By Will Baker
Millennial madness is gaining momentum. History shows us that folks sometimes act quite strangely at the turn of the century, and at other times as well. It is a curious fact that at times such as these, folks often look for signs and portents that the world is coming to an end. For instance, here in Vermont, between March 21, 1843 and March 21, 1844, William Miller, an early Adventist, and his followers looked for the coming of the end of the world. The failure of this prediction was called the First Disappointment, and many left the movement. Following this, a second date-Oct. 22, 1844-was set, and many of the remaining Adventists disposed of their property in anticipation of the event. Mr. Miller and his followers dressed themselves in white and ascended a mountain to await the end of the world. They were quite convinced that amidst all of the ensuing tumult they would be swept up, ascending to heaven as the world came to an end all about them. The movement was widely ridiculed after the day passed uneventfully. Thereafter many Adventists lost faith and returned to their former churches. But what do the follies of the Millerites have to do with Y2K?
Perhaps the value of the story, as it relates to Y2K, is that it can be considered a cautionary tale. The various end-time predictions as foretold in the bible or by folks such as Nostradamus, Edgar Cayce and others have some specific things in common with each other. Most of them detail a period of great unrest, natural disasters and strife, followed by an apocalypse of some sort. Their point of divergence is that, while the prophesy, as told in the bible and by folks like Edgar Cayce, indicates that the apocalypse will come about as a result of the fulfillment of "Gods plan," the other examples are simply exercises in the foretelling of the future.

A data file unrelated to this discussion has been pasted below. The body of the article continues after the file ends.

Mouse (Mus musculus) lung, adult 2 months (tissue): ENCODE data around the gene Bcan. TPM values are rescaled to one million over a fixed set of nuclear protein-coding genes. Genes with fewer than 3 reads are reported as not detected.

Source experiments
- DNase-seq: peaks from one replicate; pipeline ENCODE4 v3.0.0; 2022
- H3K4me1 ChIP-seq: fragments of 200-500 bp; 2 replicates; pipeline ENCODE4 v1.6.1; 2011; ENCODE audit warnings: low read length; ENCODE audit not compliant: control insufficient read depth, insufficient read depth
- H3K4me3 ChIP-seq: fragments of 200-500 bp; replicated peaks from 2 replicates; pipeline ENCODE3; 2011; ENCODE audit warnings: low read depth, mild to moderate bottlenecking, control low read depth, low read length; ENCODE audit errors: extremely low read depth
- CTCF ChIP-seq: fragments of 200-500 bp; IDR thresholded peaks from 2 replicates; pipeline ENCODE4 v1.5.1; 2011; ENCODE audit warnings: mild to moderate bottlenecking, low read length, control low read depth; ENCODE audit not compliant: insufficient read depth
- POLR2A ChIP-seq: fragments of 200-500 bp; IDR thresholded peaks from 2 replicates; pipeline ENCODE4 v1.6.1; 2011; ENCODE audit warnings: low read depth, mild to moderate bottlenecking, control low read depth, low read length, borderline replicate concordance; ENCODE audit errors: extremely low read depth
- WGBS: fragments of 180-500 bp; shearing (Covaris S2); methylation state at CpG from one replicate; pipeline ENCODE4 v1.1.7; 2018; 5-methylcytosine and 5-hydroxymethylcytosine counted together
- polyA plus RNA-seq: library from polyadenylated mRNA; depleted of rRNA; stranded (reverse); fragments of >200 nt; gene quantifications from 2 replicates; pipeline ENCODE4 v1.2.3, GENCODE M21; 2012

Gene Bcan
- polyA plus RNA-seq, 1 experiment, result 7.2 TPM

With the advent of the nuclear age, humankind does in fact possess the means to destroy most life on this planet. In addition, the natural science record suggests that from time to time, the convergence of natural events has created cataclysmic moments such as that which resulted in the extinction of the dinosaurs. And then we have ourselves to contend with. Some folks make compelling arguments that the manner in which we humans have organized ourselves to do business shall spell our doom. Two examples come immediately to mind: the belief that we are poisoning the environment and the so called Y2K computer bug.